Childhood Obesity News has been looking at the parallels between humans and animals in an area called displacement behavior, which in humans can also be called adjunctive behavior or body-focused repetitive behavior. When feeling boxed in, conflicted, threatened, anxious, confused, or fearful, a dog might stop to scratch itself or chew up a shoe. A human might pause to bite his nails, pick fuzzballs off her sweater, or consume a bag of potato chips. Compulsive eating can be viewed as within the range of displacement or adjunctive behavior. It certainly is body-focused and repetitive.
In a previous post, we recalled the advice given to a concerned dog owner by Kathy Santo of Good Housekeeping. The worried reader even went so far as to refer to the dog’s “food addiction,” and that is worth a closer look. The columnist’s first suggestion was a complete, in-depth medical workup. If no organic reason could be found for the dog’s non-stop and indiscriminate eating habit, Santo went on to say:
Sometimes low-grade stress coupled with boredom and inactivity produces a chowhound. Dogs are social and thrive on companionship, and even though you have another dog, if your Pomeranian still feels lonely, you may see displacement behavior, which manifests itself in such things as excessive licking/grooming, barking, pacing, and, drum roll… eating!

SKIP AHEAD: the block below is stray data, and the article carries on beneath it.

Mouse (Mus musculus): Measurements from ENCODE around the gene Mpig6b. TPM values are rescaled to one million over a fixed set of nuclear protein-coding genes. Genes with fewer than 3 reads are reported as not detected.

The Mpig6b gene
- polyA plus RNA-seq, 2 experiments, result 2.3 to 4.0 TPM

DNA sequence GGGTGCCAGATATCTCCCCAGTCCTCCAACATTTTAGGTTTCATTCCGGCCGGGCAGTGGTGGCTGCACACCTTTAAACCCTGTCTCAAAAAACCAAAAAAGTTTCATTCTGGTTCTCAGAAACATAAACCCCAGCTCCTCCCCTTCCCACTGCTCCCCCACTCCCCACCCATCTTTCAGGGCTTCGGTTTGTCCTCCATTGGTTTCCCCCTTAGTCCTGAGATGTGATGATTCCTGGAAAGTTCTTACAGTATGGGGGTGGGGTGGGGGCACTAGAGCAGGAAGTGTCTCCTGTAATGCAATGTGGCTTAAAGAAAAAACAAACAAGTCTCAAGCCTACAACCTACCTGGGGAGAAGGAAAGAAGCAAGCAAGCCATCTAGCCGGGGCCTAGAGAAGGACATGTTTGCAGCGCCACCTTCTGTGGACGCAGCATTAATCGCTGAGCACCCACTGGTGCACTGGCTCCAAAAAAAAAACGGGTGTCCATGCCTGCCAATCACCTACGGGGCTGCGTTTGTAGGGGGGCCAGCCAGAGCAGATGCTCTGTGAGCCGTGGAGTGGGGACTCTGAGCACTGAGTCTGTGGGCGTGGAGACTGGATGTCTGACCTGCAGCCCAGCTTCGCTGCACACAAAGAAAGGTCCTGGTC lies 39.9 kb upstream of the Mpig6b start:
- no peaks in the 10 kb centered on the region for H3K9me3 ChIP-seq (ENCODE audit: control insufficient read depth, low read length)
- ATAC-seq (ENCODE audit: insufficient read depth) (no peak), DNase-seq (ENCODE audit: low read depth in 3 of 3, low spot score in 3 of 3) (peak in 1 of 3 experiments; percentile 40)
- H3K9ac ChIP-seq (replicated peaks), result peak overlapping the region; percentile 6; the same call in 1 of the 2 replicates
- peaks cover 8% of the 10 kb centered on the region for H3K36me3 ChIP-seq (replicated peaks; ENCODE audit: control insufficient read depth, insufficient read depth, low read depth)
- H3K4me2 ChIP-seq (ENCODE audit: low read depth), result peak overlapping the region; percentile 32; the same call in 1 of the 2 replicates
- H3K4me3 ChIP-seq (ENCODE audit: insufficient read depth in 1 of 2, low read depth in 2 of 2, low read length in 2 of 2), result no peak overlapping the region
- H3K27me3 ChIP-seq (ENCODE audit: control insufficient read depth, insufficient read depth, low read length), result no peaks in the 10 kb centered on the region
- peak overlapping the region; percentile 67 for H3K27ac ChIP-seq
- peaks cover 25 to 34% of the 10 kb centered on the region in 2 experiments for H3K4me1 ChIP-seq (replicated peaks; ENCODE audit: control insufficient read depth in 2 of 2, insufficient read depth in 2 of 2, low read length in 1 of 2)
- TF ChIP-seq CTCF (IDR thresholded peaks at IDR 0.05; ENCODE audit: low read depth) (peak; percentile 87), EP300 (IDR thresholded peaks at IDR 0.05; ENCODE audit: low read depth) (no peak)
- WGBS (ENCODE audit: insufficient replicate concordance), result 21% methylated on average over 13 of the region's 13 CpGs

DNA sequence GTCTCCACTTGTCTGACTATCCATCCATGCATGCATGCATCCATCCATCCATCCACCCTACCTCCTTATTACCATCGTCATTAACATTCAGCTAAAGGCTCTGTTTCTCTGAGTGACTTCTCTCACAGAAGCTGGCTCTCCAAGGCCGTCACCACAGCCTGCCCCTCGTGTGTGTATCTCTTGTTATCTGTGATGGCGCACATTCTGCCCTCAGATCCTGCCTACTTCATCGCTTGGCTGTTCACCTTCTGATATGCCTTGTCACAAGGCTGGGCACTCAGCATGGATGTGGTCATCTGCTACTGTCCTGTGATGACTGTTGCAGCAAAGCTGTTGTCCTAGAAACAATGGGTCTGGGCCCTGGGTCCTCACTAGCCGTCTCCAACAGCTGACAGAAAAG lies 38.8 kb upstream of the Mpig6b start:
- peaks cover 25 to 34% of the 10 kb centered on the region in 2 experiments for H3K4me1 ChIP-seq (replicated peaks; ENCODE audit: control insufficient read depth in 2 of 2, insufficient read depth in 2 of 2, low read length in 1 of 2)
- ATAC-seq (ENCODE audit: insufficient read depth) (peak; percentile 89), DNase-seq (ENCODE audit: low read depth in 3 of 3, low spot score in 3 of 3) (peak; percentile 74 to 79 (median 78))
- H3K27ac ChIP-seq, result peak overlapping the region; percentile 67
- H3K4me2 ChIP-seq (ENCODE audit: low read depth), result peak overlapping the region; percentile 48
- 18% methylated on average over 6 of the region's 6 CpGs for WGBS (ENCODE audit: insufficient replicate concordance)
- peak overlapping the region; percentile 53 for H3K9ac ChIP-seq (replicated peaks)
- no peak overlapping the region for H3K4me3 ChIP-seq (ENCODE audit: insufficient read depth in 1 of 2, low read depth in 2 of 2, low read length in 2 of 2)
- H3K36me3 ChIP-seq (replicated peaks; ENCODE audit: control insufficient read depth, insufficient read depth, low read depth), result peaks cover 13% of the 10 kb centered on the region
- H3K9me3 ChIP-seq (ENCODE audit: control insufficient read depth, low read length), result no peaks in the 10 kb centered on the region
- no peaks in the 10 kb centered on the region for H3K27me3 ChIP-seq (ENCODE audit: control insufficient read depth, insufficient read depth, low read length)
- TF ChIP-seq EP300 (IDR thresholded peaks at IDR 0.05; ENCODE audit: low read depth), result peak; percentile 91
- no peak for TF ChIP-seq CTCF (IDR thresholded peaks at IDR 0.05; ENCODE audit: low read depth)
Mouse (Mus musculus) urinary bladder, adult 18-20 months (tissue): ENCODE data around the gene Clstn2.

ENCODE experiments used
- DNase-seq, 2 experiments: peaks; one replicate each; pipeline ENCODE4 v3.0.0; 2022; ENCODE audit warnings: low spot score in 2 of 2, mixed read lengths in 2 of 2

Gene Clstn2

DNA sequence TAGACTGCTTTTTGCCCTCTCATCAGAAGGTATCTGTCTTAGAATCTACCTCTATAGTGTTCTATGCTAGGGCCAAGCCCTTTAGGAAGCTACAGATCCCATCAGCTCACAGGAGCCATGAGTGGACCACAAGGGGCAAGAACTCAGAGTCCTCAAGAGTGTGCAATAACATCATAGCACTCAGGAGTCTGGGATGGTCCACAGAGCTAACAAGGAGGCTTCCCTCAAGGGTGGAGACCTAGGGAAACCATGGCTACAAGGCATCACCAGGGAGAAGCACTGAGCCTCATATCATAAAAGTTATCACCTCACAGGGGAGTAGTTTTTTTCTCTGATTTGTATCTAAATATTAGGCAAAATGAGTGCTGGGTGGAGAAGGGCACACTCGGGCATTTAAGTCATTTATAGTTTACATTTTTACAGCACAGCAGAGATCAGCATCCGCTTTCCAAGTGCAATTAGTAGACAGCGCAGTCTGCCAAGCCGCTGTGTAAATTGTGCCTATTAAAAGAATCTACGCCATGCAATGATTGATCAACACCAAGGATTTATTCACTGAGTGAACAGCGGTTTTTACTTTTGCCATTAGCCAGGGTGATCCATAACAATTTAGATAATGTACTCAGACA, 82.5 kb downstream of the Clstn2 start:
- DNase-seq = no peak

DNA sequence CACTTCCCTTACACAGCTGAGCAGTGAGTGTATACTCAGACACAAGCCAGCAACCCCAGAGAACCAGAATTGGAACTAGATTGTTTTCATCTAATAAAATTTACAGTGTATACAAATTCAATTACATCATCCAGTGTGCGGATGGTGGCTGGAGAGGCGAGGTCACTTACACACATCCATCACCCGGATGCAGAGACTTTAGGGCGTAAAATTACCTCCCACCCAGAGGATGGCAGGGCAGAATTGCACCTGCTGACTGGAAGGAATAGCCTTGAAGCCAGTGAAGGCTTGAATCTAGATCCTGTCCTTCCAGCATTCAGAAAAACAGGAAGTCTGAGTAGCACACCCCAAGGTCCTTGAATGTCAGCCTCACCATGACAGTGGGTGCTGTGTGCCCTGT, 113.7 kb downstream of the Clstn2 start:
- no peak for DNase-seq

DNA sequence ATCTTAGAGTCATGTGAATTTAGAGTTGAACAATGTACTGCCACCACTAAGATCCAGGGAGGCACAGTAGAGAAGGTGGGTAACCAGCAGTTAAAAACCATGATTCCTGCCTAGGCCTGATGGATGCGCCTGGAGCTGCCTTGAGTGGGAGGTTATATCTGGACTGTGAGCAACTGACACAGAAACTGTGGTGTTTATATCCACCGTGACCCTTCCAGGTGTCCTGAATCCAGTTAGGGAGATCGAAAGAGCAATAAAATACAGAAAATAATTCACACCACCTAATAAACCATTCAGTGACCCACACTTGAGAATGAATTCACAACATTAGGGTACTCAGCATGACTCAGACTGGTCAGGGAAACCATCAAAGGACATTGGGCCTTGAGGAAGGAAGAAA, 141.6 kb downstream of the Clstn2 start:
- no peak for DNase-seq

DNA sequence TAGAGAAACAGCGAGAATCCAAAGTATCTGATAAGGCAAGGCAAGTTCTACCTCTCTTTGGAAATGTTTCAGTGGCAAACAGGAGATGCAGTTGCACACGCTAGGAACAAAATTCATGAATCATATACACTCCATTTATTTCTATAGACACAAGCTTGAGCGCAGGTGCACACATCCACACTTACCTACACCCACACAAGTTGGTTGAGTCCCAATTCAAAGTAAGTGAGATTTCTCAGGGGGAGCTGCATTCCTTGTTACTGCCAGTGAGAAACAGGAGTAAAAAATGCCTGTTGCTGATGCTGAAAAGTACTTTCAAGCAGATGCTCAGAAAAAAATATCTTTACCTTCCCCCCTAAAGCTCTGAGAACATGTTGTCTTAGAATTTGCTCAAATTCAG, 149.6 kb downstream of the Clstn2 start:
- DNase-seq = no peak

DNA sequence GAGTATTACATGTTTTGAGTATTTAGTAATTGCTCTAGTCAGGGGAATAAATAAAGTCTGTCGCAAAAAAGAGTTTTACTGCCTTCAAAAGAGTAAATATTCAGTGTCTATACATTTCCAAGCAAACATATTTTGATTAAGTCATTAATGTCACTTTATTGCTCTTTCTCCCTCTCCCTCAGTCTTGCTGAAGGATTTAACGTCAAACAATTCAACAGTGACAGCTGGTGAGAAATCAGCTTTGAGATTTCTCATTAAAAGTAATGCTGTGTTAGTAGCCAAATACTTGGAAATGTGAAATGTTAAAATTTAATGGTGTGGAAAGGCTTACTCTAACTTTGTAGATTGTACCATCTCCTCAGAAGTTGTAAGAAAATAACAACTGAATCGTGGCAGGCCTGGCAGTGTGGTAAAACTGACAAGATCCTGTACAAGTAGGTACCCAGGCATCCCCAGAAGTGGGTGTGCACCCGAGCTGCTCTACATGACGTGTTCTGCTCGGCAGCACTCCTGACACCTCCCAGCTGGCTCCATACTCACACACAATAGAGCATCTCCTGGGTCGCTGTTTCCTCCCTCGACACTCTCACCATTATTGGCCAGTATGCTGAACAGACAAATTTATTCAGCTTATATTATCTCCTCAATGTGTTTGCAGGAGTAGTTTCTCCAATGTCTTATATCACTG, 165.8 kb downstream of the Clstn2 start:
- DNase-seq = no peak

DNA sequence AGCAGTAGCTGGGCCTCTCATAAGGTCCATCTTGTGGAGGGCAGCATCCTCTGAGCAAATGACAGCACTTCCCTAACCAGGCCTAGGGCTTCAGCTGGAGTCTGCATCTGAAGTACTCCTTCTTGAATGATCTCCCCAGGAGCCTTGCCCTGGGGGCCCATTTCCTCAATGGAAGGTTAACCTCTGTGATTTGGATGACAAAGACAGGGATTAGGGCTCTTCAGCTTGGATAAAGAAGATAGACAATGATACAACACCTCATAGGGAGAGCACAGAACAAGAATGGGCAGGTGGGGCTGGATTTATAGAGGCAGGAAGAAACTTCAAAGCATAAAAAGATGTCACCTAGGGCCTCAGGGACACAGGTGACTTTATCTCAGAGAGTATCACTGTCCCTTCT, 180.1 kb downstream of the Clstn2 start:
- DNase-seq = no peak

For the troubled canine, Santo suggested more exercise and more training, not merely to end up with a better-behaved pet, but for the sake of the animal itself, which was probably spending too much time alone or in exclusively doggy company. Attention from a human is a high-level reward for a dog, and more face-time with its owner might be just what the doctor ordered, so to speak. Santo also recommends “smart” toys and other ways for a dog to amuse itself besides eating, or attempting to eat inedible things.
Two veterinarians, Dr. Ernie Ward and Dr. Mark Peterson, cite the total number of overweight cats and dogs as 80 million. They are particularly worried about cats, whose obesity rate is at an all-time peak of 58%. Also, type 2 diabetes is becoming a huge problem. Dr. Peterson says:
The best preventive measure a pet owner can make is to keep their dog or cat at a healthy weight. Diabetes is far easier to prevent than treat, especially when twice daily insulin injections are needed.
In the canine realm, the breeds most likely to become obese are the Labrador retriever and the golden retriever. German shepherds, for some reason, hardly ever get fat. Only 2.1% of them turn out to be overweight. Do German shepherds harbor some secret that would help in the childhood obesity struggle?
April, May, and October are all claimed by various entities as Pet Obesity Awareness Month. As long as there are three official months already devoted to the cause, why not just to ahead and pay attention to the important issue of pet obesity prevention every month of the year?
Your responses and feedback are welcome!